Astronomical constraints on the duration of the Early JurassicPliensbachianStage and global climatic fluctuations
Earth and Planetary Science Letters
Reason for embargo
The Early Jurassic was marked by multiple periods of major global climatic and palaeoceanographic change, biotic turnover and perturbed global geochemical cycles, commonly linked to large igneous province volcanism. This epoch was also characterised by the initial break-up of the super-continent Pangaea and the opening and formation of shallow-marine basins and ocean gateways, the timing of which are poorly constrained. Here, we show that the Pliensbachian Stage and the Sinemurian–Pliensbachian global carbon-cycle perturbation (marked by a negative shift in δ13C of 2–4‰), have respective durations of ∼8.7 and ∼2 Myr. We astronomically tune the floating Pliensbachian time scale to the 405 Kyr eccentricity solution (La2010d), and propose a revised Early Jurassic time scale with a significantly shortened Sinemurian Stage duration of 6.9±0.4 Myr. When calibrated against the new time scale, the existing Pliensbachian seawater 87Sr/86Sr record shows relatively stable values during the first ∼2 Myr of the Pliensbachian, superimposed on the long-term Early Jurassic decline in 87Sr/86Sr. This plateau in 87Sr/86Sr values coincides with the Sinemurian–Pliensbachian boundary carbon-cycle perturbation. It is possibly linked to a late phase of Central Atlantic Magmatic Province (CAMP) volcanism that induced enhanced global weathering of continental crustal materials, leading to an elevated radiogenic strontium flux to the global ocean.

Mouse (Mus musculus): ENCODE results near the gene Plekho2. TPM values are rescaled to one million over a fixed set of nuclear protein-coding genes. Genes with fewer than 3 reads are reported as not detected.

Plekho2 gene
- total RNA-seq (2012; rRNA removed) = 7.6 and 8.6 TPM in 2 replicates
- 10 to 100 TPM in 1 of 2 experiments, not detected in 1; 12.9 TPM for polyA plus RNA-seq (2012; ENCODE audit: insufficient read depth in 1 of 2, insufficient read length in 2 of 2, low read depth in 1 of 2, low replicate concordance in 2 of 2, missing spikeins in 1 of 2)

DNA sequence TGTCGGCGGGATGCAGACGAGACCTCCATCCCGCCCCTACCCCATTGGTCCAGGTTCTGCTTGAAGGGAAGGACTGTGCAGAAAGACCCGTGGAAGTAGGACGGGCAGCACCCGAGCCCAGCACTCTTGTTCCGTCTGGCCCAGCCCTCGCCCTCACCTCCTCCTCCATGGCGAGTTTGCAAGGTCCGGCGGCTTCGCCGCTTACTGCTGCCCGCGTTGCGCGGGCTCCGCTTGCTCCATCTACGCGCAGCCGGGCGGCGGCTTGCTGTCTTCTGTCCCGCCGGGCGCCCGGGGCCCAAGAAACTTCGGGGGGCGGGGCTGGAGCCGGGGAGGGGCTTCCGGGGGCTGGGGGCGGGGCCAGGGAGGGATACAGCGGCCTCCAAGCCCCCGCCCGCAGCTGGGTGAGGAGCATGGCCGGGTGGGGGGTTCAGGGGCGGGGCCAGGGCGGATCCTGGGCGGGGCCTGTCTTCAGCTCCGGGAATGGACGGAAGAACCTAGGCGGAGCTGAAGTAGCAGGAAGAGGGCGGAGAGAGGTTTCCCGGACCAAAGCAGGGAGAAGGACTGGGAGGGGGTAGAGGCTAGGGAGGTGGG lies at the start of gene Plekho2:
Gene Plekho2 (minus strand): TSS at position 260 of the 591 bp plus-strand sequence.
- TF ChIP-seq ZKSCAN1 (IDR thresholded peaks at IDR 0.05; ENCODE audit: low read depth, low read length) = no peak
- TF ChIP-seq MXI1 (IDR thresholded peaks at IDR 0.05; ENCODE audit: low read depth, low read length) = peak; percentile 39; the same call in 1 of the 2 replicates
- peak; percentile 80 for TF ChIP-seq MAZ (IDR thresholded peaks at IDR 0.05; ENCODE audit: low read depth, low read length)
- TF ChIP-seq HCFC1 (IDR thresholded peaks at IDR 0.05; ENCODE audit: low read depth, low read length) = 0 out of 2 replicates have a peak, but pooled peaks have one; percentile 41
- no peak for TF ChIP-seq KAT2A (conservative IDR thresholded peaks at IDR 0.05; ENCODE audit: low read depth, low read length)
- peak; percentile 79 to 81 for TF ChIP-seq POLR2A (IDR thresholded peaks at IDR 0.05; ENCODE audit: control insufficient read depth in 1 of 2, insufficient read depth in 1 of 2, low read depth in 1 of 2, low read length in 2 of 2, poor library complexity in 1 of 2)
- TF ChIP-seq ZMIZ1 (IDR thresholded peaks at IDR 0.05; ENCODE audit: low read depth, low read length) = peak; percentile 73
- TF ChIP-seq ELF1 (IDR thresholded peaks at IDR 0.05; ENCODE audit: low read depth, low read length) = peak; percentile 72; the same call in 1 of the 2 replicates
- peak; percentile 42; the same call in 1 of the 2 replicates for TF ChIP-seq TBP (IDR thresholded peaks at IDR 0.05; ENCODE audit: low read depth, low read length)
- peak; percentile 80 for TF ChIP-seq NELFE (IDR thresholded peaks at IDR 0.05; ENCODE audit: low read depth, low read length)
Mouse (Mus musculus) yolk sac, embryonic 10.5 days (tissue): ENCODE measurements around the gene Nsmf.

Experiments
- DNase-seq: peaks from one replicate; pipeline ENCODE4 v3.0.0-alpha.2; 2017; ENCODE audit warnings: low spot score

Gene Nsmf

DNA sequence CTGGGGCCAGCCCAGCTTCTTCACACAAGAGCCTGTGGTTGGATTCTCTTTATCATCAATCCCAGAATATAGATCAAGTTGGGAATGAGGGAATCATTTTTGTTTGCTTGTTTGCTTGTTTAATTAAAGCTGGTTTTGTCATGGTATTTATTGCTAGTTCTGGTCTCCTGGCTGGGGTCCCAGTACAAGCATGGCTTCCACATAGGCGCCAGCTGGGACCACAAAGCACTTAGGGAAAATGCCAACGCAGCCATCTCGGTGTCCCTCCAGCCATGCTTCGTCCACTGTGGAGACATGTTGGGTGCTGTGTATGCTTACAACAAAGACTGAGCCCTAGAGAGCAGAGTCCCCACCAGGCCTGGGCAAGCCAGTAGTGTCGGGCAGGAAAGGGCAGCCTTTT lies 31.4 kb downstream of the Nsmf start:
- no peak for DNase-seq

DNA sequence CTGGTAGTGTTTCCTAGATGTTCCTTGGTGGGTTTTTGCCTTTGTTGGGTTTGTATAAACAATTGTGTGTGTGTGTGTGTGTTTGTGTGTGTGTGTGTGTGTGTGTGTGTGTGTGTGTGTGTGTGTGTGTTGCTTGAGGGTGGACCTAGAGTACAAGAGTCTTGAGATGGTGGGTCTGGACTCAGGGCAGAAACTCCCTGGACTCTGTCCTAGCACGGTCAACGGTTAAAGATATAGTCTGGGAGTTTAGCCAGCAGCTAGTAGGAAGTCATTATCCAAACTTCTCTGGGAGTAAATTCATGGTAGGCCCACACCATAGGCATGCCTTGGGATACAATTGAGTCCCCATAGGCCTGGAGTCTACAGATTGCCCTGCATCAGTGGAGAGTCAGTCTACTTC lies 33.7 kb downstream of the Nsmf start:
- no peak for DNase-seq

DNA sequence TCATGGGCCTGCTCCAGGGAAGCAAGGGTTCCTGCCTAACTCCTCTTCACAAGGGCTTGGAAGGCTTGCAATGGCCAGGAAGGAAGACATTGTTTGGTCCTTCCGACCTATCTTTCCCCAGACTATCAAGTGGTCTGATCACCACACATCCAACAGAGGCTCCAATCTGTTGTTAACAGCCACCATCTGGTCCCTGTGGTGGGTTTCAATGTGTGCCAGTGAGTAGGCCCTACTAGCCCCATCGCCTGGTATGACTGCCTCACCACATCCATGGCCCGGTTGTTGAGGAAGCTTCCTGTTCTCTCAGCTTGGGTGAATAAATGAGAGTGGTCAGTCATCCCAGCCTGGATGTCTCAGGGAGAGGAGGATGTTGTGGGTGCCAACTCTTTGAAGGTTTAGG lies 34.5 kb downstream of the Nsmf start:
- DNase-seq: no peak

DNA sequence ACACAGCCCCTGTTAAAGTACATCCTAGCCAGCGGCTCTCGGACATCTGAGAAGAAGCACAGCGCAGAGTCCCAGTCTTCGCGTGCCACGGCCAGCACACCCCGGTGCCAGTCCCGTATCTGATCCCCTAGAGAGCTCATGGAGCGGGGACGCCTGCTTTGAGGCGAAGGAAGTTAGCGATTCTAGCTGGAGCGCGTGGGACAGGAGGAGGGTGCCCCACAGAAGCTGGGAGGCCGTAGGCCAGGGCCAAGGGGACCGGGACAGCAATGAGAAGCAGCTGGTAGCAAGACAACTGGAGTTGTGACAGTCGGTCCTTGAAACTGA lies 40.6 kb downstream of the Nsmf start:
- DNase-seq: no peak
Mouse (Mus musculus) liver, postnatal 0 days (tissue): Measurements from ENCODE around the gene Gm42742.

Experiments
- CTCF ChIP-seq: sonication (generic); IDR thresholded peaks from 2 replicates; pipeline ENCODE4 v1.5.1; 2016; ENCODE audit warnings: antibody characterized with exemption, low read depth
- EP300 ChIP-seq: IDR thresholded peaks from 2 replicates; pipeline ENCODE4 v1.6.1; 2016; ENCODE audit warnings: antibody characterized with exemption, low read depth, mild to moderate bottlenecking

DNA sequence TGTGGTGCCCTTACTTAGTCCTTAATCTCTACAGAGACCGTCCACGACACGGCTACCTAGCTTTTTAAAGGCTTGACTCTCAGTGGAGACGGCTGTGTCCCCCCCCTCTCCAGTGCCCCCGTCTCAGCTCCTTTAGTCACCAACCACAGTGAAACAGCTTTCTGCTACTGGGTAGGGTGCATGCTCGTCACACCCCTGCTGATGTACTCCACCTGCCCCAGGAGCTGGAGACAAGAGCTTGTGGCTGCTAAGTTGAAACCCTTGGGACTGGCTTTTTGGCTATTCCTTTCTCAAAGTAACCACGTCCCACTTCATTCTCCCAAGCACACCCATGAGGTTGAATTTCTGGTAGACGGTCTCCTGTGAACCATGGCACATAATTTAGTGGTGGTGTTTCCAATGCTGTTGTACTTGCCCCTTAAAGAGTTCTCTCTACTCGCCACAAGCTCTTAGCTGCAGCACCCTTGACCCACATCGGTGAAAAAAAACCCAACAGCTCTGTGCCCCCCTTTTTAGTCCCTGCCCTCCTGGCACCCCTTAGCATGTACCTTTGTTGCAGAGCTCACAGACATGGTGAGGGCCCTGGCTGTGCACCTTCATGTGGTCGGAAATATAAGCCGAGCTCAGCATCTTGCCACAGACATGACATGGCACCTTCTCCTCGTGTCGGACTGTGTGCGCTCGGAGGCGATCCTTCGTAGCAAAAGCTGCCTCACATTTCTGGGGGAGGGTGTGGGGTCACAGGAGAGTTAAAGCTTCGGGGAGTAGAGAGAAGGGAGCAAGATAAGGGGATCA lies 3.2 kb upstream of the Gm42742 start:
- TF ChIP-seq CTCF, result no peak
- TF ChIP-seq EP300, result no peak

We acknowledge funding for this study from Shell International Exploration and Production B.V., the International Continental Scientific Drilling Program (ICDP), and the UK Natural Environment Research Council (NE/N018508/1). CVU acknowledges funding from Leopoldina, German National Academy of Sciences (grant no. LPDS 2014-08). We thank the British Geological Survey (BGS) for enabling access to the Mochras core and Charles J.B. Gowing (BGS) for supplying hand-held XRF equipment and assistance with analyses. We also thank Steve Wyatt (Oxford) and Mabs Gilmour (Open University) for help with Rock-Eval and δ13C analyses. We are further grateful for the constructive reviews by Wolfgang Ruebsam, Blair Schoene and one anonymous reviewer, and the editorial guidance by Martin Frank. JBR publishes with the approval of the Executive Director, British Geological Survey (NERC).
This is the author accepted manuscript. The final version is available from Elsevier via the DOI in this record.
Vol. 455, pp. 149 - 165
- Camborne School of Mines